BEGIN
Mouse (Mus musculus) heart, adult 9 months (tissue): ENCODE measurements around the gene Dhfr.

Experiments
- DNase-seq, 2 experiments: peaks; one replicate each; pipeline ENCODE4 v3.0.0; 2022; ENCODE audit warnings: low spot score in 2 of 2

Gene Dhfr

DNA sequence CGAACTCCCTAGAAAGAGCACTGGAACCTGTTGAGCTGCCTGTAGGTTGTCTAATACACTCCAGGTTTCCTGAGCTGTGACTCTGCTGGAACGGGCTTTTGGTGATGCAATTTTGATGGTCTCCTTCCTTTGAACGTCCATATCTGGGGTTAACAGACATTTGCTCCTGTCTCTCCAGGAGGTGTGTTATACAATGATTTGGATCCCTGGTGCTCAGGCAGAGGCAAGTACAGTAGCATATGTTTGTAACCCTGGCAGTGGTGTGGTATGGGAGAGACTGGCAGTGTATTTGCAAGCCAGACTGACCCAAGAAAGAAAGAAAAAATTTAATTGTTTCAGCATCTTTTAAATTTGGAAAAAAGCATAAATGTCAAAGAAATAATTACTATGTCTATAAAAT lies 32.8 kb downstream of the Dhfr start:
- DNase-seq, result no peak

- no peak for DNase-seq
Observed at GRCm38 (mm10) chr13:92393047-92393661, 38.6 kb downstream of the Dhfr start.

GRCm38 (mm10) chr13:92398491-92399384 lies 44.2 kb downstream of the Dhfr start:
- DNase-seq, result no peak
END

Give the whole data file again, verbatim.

Mouse (Mus musculus) heart, adult 9 months (tissue): ENCODE measurements around the gene Dhfr.

Experiments
- DNase-seq, 2 experiments: peaks; one replicate each; pipeline ENCODE4 v3.0.0; 2022; ENCODE audit warnings: low spot score in 2 of 2

Gene Dhfr

DNA sequence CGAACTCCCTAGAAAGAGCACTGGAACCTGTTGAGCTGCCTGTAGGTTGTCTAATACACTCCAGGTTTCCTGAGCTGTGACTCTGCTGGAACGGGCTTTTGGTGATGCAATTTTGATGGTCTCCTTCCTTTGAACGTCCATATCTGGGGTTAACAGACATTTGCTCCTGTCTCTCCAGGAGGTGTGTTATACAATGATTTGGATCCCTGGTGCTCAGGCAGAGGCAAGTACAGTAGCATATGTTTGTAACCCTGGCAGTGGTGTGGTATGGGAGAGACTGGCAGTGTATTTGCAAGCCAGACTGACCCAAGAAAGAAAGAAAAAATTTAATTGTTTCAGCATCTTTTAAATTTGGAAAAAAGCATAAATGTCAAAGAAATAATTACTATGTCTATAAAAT lies 32.8 kb downstream of the Dhfr start:
- DNase-seq, result no peak

- no peak for DNase-seq
Observed at GRCm38 (mm10) chr13:92393047-92393661, 38.6 kb downstream of the Dhfr start.

GRCm38 (mm10) chr13:92398491-92399384 lies 44.2 kb downstream of the Dhfr start:
- DNase-seq, result no peak